"It's really fucking hot in here. My eyeballs are sweating," joked Grant following a lively rendition of their new single "Rain," taken from their first new album of material in eight years, Ellipsis

The trio pounded through classic CW cuts before a showstopping cover of Gob's 2000s classic "I Hear You Calling." Well worth the wait, we think. 


"Chinched" is a fine piece of Newfoundland slang. Though it can be used in various ways, it is perhaps best wielded to describe a feeling of fullness — making it the perfect word to describe Bazooka's unrelentingly heavy and blisteringly intense set at the Ship. 

An absolutely jammed-to-the-rafters crowd thrashed and moshed in a manic frenzy as the ninja masters of Fogtown beatdown uncorked face-melting cut after cut from their 2022 demo, namely the wild "WHY WOULD YOU BRING NEW JERSEY HERE" and "GOSSIP GIRL."

Featuring hilarious interludes cut with hip-hop tracks and an intro overdubbed by the now iconic local NTV news theme leading off their brutal barrage, Bazooka claimed the unquestioned title of heaviest and wildest set of Lawnya Vawnya 13. And that's not even a hot take. 

Cakes da Killa

"Make me look slutty! I want it to look like a cabaret in here!" beckons New Jersey native Rashard Bradshaw to the venue's lighting guru. Yep, it was that kind of night.

Bradshaw, with all the pomp and circumstance you'd expect, is best known by his stage name Cakes da Killa, and on this night — in a sultry, sweaty and decidedly party-ready Rock House — Killa brought the party and unbridled passion to the stage for a raucous set of brazen house music and unrivalled lyricism. 

Oozing charisma from the opening verse to his final outrageous bow, complete with tireless backup dancers and an aura and electricity that dried out the soaked summer air, Cakes da Killa's set was a masterclass in poise, polish and the patience of a true pro. Top marks to a stunning rendition of his unabashed nod to the queer community, "Stoggaf" — a true showstopper. 

June 10

Bonnie Trash

A hypnotic, eerie ambiance washed over the packed Rock House for the final night of Lawnya Vawnya, which marked the sophomore appearance of Ontario's Bonnie Trash — the darkened shoegaze/post-punk drone project of twin sisters Emmalia and Sarafina Bortolon-Vettor — at the festival.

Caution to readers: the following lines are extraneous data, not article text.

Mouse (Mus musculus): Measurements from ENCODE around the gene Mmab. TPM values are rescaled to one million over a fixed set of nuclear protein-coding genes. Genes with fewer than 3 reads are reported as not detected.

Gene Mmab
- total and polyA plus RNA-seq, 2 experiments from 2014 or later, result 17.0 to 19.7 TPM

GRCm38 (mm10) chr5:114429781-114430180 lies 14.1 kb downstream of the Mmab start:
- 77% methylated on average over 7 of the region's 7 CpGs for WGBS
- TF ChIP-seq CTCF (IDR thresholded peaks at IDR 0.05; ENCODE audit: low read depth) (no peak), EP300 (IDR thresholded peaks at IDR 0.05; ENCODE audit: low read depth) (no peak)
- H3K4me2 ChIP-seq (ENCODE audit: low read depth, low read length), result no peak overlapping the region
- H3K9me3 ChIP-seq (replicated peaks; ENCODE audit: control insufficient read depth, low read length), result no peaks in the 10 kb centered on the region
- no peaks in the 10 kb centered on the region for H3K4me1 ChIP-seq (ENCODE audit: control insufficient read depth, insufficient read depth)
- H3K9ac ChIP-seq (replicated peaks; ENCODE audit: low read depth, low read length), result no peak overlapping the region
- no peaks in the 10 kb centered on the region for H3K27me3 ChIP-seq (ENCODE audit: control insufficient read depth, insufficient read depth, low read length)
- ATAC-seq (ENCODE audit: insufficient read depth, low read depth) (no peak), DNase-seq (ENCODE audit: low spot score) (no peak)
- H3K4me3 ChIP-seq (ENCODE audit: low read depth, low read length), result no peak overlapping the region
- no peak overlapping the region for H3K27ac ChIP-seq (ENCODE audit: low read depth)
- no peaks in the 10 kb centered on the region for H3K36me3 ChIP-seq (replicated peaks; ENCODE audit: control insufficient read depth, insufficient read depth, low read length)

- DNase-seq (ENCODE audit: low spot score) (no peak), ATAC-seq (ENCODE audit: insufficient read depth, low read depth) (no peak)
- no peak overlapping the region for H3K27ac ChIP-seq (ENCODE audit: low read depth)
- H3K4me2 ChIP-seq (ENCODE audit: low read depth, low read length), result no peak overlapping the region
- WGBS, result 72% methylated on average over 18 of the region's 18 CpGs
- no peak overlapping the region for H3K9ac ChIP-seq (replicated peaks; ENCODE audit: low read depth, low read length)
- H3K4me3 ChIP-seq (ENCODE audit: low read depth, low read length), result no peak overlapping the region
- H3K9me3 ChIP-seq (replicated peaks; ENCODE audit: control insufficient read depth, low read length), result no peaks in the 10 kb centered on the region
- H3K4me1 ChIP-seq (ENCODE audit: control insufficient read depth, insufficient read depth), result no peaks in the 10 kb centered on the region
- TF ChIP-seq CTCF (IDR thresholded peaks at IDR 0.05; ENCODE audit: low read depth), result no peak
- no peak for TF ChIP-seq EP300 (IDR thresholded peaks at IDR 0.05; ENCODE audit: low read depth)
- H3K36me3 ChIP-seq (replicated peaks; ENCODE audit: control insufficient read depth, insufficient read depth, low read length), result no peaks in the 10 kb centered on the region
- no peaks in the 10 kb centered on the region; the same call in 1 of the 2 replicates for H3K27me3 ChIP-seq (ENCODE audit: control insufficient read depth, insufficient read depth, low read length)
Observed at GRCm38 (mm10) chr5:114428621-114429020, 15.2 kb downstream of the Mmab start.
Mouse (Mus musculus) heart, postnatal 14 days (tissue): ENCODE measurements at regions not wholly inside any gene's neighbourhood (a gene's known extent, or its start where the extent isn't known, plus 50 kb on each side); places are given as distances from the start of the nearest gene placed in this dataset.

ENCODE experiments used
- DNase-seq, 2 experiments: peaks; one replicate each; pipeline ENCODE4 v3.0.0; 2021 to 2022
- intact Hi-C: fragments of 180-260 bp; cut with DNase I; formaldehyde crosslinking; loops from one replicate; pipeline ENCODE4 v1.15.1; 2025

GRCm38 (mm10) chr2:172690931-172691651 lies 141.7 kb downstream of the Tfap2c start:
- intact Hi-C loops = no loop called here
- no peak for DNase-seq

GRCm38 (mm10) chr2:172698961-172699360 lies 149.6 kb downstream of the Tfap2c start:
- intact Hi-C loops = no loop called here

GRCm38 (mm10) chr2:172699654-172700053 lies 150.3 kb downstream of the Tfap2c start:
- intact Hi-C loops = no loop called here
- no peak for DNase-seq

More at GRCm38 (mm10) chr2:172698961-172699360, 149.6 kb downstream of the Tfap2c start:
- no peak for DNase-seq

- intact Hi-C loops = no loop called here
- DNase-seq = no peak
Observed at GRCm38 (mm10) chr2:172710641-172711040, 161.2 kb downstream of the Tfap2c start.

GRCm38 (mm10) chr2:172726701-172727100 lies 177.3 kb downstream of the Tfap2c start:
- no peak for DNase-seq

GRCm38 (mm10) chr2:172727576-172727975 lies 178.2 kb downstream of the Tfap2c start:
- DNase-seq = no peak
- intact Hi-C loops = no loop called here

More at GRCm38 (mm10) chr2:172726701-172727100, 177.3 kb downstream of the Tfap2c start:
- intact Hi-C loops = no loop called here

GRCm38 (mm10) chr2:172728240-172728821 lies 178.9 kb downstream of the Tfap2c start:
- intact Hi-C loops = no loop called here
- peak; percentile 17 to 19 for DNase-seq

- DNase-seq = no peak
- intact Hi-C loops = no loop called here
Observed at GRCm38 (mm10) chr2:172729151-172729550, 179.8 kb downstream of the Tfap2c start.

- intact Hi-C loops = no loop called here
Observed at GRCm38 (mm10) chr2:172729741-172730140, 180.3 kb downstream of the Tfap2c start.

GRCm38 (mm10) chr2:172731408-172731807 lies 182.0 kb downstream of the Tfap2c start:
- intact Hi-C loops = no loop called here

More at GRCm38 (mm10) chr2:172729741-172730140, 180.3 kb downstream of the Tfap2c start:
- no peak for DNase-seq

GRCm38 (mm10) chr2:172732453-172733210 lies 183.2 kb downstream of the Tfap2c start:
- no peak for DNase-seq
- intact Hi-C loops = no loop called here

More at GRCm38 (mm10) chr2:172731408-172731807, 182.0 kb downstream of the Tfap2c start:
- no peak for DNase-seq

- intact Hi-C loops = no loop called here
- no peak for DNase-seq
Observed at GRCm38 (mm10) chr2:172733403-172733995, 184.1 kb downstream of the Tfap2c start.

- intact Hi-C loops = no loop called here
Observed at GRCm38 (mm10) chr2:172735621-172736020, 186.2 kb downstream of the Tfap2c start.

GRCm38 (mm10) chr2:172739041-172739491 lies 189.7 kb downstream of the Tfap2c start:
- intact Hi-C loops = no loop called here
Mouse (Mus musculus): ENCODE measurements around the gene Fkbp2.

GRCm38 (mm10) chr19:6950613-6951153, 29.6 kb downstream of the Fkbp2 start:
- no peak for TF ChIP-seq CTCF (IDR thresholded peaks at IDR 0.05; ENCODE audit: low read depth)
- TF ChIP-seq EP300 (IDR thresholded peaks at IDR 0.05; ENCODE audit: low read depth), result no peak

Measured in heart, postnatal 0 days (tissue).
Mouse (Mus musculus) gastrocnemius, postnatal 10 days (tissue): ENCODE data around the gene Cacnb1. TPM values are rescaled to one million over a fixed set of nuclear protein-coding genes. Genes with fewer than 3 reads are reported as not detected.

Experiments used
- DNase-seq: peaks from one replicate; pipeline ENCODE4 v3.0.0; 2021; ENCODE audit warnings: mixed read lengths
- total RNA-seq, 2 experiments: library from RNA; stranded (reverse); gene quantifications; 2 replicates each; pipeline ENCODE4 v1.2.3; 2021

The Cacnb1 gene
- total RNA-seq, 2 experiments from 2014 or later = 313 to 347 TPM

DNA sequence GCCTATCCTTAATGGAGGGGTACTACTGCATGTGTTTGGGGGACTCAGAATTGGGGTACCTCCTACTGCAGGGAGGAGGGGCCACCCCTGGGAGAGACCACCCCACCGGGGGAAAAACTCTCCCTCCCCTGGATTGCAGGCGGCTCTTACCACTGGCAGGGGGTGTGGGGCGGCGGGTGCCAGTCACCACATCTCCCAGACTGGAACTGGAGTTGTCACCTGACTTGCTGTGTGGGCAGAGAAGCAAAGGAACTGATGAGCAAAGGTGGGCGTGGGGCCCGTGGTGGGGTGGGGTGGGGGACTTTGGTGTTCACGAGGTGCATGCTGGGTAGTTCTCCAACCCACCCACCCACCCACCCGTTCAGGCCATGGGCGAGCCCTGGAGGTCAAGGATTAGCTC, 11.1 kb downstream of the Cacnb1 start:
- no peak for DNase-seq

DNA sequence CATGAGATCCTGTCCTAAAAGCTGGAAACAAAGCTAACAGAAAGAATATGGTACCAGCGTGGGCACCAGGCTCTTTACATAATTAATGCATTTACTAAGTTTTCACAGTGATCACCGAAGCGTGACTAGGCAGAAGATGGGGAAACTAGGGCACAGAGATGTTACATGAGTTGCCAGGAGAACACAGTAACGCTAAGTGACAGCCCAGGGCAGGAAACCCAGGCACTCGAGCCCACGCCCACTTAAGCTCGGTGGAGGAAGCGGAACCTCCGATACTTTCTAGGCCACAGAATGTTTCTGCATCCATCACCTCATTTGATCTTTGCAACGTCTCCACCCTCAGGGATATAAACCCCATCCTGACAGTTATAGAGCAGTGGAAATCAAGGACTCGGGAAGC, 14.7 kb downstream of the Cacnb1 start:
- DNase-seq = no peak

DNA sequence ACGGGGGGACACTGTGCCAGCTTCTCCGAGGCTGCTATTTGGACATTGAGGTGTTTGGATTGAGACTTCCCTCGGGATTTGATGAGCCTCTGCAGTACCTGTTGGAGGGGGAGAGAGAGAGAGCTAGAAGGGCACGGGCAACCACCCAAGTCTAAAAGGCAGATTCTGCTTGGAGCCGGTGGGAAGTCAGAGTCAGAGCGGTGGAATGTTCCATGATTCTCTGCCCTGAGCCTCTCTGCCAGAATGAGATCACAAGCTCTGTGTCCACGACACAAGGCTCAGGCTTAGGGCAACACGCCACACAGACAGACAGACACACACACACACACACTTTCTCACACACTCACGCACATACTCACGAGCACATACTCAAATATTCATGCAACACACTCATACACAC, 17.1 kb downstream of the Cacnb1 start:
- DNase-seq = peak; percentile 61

"To say that we're delighted to be back would be an understatement," shared Sarafina emotionally, following what was an extended period of applause that genuinely moved the vocalist. Evidently, the festival faithful were more than pleased to usher the sisters back to the stage after a lengthy absence, in which time they have expanded to become a four-piece.

A first-timer to the Bonnie Trash experience, the spooky sonic showcase completely blew my mind. Think Sabbath-inspired riffs with droning drums and tones reminiscent of a John Carpenter soundtrack. Halloween OST meets Godspeed! You Black Emperor meets Emma Ruth Rundle. 

The band unspooled sinister-sounding cuts from their latest must-have collection, Malocchio, treating festival fans to a one-of-a-kind showcase of one of Canada's hidden gems that seem poised to take over the globe. A+. 


"I hope you got your rock out, because the rest of the set is pretty quiet and depressing," jokes Bria Salmena, vocalist/guitarist for festival closer Bria. "I hope you guys enjoyed your weekend!" 

Indeed, Bria's subdued, and at times achingly melancholic, performance at Lawnya Vawnya was unlike anything that preceded it in four days of sublime artistry. 

Bria's sombre, mood-soaked takes on country classics in the vein of Nick Cave and the Bad Seeds dripped with atmosphere and raw emotion. Stripped down to the bones and rebuilt in a tender and restrained image, the trio breathed life into classic cuts from Waylon Jennings's "Dreaming My Dreams With You" to Paula Cole's "Where Have All the Cowboys Gone?" and Gillian Welch's "I Dream a Highway".

"Somebody told me that people in Newfoundland really like to sing along to things!" Salmena joked mid-set before launching into a palate cleansing, joy-filled rendition of John Cale's "Buffalo Ballet." Bria's closing performance served as a fitting end to four days of honesty and from-the-heart performances across a wide pallet of genres and disciplines, all of which were interconnected with one word: passion. 

Passion for the craft, for the art of self-expression, and for the idea that within the safe confines of music we are all united, which is the true beauty of Lawnya Vawnya.